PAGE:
Notifying Tenants Before Entering a Property

Reblogger Wallace S. Gibson, CPM
Real Estate Broker Owner with Gibson Management Group, Ltd.

In the "olden days" I would actually go to the property and post a notice on the entry door....NOW, I just e-mail.  Making sure to get his and her e-mails - personal and business - is the KEY!

Original content by Zach Devine

Notifying Tenants Before Entering a Property

You may think that, since an investment property is yours, you have the right to enter it anytime the mood strikes. However, the reality of having a tenant is that your property is by law their home, and you can’t just go barging in. So what can you do?

Well, the guidelines DO vary state by state, but the moral of the story is this: you must give the tenant notice. Specifically, most states require that you give at least 24 hours notice if you want to enter the property for any reason that is not an emergency. There are some states that do not give a set guideline for required notice – they simply indicate a ‘reasonable amount of time’. California has drafted their legislation this way, and it is generally assumed that ‘a reasonable amount of time’ equates to 24 hours. There is no set guideline for how frequently you can enter the property, but keeping your presence to a minimum is courteous to the tenant. Being efficient and coordinating your visits will make your tenant happier, and a happy tenant is a good tenant.

The only exception to the 24-hours-notice rule is if there is an emergency or if the tenant asks you to. A fire, flood, or break-in to the house may constitute an emergency where it is necessary for you to enter with little to no notice given to the tenant. It’s fair to say that when there’s any imposed risk that your house may fall down, you can enter the premises! Routine maintenance, on the other hand, does not constitute an exception to the rule.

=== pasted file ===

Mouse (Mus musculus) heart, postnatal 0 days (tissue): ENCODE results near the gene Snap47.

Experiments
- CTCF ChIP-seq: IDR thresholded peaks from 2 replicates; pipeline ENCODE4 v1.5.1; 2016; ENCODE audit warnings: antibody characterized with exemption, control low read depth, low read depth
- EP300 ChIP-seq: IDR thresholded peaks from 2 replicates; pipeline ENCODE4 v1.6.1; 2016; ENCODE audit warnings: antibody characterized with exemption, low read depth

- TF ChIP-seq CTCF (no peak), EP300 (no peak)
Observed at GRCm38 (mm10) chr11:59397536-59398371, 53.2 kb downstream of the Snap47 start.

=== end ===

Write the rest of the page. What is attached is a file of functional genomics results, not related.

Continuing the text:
What you should know as well is that the tenant always has the right to be there. After all, it is their home and they’re paying you for the space and freedom to do what they want. All you can do is be respectful of their space when you do enter the home, and know that it’s possible you will have to work around them to some degree when completing maintenance or other tasks. If you know that a particular property will require you to be in and out of a tenant’s space frequently, it’s probably a good idea to mention that during the rental application process. That way a tenant will be less likely to complain later. If you have a good tenant, you want to hang onto them and have them on your side, so respect their home as you’d want someone to respect yours!

Zach Devine, Marketing

RentApp.com (A Service of AppFolio)

 

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Comments 6 New Comment

Rainmaker
1,751,634
Gita Bantwal
REALTOR,ABR,CRS,SRES,GRI - Bucks County & Philadel
RE/MAX Centre Realtors
Landlords should respect the privacy of their tenants. Most leases specify that they should be given notice by landlords.
June 08, 2012 03:26 AM
Rainmaker
597,584
Sussie Sutton
Rep for buyers, sellers, and new construction.
UTR Texas Realtors

I don't manage rentals but I would be really respectful of this rule!

When I rented a home some years ago now... the land lord (an ornery old man) would enter the home while we were away when ever he wanted. Why? To this day I have no idea. Upon leaving he would leave the door open. At the time I had a 4th grade latch key kid coming home to an empty home. This really scared her and me. I agonized over someone hiding in the home in wait for the next person coming home while I was at work.

We finally had to leave the rental for this very reason. It was sad because I liked the home and neighborhood.

June 08, 2012 05:38 AM
Rainmaker
539,531
Scott Fogleman
Witt-Fogleman, Inc. - Bedford, Lynchburg, and Roan
Witt-Fogleman Team 434-941-8847

Wallace, thanks for reblogging this as I missed it the first time

June 08, 2012 06:06 AM
Rainmaker
407,296
Michelle Francis
Realtor, Buckhead Atlanta Homes for Sale & Lease
Tim Francis Realty LLC

Wallace, 

There is almost no reason to enter a home without their prior knowledge.  An emergency in the only case we've done that.  In one instance an alarm that was going off and they were overseas on vacation.  The alarm company contacted us and we met the police there.  Obviously, not a pleasure trip, but the good news, it was a false alarm.

All the best, Michelle

June 08, 2012 07:16 AM
Rainer
204,514
Mark Delgado
Benicia and Vallejo, Property Management, rental h
houses for rent, Solano County & Glen Cove

I am constantly amazed by how many people disagree with this law! That mentality of "it's my house and I can enter whenever I want" can be hard to clear out of some people's heads.

June 09, 2012 09:25 AM
Rainmaker
1,055,511

Wallace S. Gibson, CPM

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